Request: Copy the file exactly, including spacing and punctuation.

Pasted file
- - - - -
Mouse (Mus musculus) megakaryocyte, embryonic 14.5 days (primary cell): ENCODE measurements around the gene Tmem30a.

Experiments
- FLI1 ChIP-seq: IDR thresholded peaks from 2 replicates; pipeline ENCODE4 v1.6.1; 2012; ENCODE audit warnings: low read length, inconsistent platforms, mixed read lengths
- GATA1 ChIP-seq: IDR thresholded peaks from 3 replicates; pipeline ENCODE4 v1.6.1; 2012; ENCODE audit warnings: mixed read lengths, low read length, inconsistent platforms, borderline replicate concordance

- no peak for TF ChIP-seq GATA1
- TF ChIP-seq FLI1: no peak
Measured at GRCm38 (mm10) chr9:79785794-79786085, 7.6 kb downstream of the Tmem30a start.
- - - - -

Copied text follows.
Mouse (Mus musculus) megakaryocyte, embryonic 14.5 days (primary cell): ENCODE measurements around the gene Tmem30a.

Experiments
- FLI1 ChIP-seq: IDR thresholded peaks from 2 replicates; pipeline ENCODE4 v1.6.1; 2012; ENCODE audit warnings: low read length, inconsistent platforms, mixed read lengths
- GATA1 ChIP-seq: IDR thresholded peaks from 3 replicates; pipeline ENCODE4 v1.6.1; 2012; ENCODE audit warnings: mixed read lengths, low read length, inconsistent platforms, borderline replicate concordance

- no peak for TF ChIP-seq GATA1
- TF ChIP-seq FLI1: no peak
Measured at GRCm38 (mm10) chr9:79785794-79786085, 7.6 kb downstream of the Tmem30a start.